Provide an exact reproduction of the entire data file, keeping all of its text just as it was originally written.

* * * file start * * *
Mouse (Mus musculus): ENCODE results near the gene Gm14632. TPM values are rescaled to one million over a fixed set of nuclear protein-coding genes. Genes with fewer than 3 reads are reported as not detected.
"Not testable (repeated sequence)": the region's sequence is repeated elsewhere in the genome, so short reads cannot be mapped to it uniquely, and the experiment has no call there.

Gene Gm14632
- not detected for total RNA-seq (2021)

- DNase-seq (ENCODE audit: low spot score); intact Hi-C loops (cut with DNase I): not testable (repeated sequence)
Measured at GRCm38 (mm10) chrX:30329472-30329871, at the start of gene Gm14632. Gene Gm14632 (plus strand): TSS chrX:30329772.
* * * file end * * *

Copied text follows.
Mouse (Mus musculus): ENCODE results near the gene Gm14632. TPM values are rescaled to one million over a fixed set of nuclear protein-coding genes. Genes with fewer than 3 reads are reported as not detected.
"Not testable (repeated sequence)": the region's sequence is repeated elsewhere in the genome, so short reads cannot be mapped to it uniquely, and the experiment has no call there.

Gene Gm14632
- not detected for total RNA-seq (2021)

- DNase-seq (ENCODE audit: low spot score); intact Hi-C loops (cut with DNase I): not testable (repeated sequence)
Measured at GRCm38 (mm10) chrX:30329472-30329871, at the start of gene Gm14632. Gene Gm14632 (plus strand): TSS chrX:30329772.